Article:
# Present value of a single deposit, compounded continuously

## Present and future values, single deposits and income streams, compounding and continuous compounding

When we study present and future value in calculus, usually we’re trying to calculate the amount a sum of money will be worth in the *future* after it’s had time to grow and earn interest, or we’re trying to calculate how much money we had in the *past* given the sum of money in the account today.

The present and future value formulas we use will vary depending on the rate at which interest is compounded, and whether we’re calculating the value of a single deposit, or a continuous income stream.

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## An example of finding future value of a single deposit with continuously compounding interest

**Example**

Find the value after ???5??? years of an investment that’s worth ???\$ 1,500??? right now, if the interest rate is ???6\%??? compounded continuously.

Here’s what we know.

???PV=1,500???

???r=0.06???

???t=5???

Plugging these into the future value equation for interest compounded continuously for a single deposit, we get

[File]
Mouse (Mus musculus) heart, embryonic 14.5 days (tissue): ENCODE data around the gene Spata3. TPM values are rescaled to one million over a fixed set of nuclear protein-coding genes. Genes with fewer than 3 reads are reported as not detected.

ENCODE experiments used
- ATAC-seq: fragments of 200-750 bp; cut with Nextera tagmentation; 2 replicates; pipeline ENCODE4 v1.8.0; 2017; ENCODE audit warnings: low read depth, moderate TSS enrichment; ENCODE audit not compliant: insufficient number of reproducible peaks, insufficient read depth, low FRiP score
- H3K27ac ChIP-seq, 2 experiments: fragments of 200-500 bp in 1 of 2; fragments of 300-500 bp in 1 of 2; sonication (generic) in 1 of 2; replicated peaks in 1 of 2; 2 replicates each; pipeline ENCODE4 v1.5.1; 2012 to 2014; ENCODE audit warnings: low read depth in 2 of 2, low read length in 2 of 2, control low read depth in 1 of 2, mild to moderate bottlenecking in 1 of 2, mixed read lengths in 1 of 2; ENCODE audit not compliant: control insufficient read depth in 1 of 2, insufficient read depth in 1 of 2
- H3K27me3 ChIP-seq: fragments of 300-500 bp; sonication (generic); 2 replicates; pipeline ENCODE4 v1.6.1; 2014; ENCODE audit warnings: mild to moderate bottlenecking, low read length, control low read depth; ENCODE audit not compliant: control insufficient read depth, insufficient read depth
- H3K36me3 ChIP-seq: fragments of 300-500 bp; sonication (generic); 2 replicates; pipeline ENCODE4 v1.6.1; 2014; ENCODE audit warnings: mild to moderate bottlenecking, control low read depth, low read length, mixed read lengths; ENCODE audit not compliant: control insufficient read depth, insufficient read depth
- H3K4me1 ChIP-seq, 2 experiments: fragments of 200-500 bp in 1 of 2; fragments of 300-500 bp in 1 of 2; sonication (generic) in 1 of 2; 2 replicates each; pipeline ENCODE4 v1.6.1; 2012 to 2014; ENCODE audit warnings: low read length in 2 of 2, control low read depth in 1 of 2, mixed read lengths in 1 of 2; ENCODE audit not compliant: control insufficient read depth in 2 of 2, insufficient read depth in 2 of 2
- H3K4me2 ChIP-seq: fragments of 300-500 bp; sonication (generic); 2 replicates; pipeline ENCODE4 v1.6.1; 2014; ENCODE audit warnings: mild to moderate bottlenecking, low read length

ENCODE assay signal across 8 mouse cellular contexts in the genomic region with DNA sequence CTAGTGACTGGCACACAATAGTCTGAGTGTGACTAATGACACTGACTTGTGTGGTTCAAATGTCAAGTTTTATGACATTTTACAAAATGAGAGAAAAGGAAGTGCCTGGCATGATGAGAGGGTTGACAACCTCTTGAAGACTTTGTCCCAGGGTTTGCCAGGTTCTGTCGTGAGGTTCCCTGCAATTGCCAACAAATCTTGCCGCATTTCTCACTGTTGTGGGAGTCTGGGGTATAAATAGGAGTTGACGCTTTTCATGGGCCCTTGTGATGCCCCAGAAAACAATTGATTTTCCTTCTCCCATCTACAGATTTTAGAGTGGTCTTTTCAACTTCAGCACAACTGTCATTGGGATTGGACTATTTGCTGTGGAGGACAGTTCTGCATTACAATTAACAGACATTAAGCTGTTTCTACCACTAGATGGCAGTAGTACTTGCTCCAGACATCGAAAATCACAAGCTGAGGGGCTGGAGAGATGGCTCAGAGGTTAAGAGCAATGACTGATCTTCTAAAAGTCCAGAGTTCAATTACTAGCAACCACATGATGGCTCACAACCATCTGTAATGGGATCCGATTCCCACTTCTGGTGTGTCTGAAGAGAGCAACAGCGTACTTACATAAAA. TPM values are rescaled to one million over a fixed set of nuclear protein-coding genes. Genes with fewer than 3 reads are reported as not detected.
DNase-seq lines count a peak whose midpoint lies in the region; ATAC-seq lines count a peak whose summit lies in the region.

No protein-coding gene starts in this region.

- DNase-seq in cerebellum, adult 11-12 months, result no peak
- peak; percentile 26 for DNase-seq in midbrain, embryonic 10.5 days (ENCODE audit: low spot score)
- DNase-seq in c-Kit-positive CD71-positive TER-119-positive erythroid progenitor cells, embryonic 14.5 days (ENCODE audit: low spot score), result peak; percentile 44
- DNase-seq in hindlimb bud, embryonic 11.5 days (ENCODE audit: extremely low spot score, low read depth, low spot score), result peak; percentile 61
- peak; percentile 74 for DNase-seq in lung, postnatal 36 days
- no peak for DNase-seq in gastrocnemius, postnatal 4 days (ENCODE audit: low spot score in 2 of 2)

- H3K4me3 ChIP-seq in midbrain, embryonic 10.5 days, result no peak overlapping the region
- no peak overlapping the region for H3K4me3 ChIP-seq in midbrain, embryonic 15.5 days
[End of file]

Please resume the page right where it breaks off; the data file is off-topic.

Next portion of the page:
???FV=1,500e^{(0.06)(5)}???

???FV=2,024.79???

The value of the account after ???5??? years is ???\$2,024.79???.

## Video walkthrough of calculating present value of a single deposit

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## All about present and future value

Keep in mind that present value is the opposite of future value. Future value is how much we need to have at some point in the future; present value is how much we need to have right now.

Single deposit, or one-time deposit, means that we’re depositing money into an account once, and then not adding any more to it or taking any amount away from it. So we make one deposit one time, and then don’t touch it. That’s different than an income stream problem, where we might make regular deposits every month, or every year, or make regular withdrawals.

To find the present value of a single deposit when interest is compounded continuously, we need to know future value, interest rate, and the time between now and when we want to reach the future value amount

Compounded continuously, or continuously compounded interest, is when interest is being compounded constantly into the principal balance. That’s in contrast to interest that’s compounded a certain number of times per year, like every year, every quarter, or every month. We use certain formulas with continuously compounded interest, and a totally different set of formulas for interest compounded a certain number of times per year.

To find the present value of a single deposit when interest is compounded continuously, we need to know the future value that we want, the interest rate, and the time between now and when we want to reach the future value amount. For example, if we know we want $10,000 in our account in 5 years, and we know the account pays 7% interest compounded continuously, then we’ll be able to use our formula to find the present value amount that we need to have today in order to get there.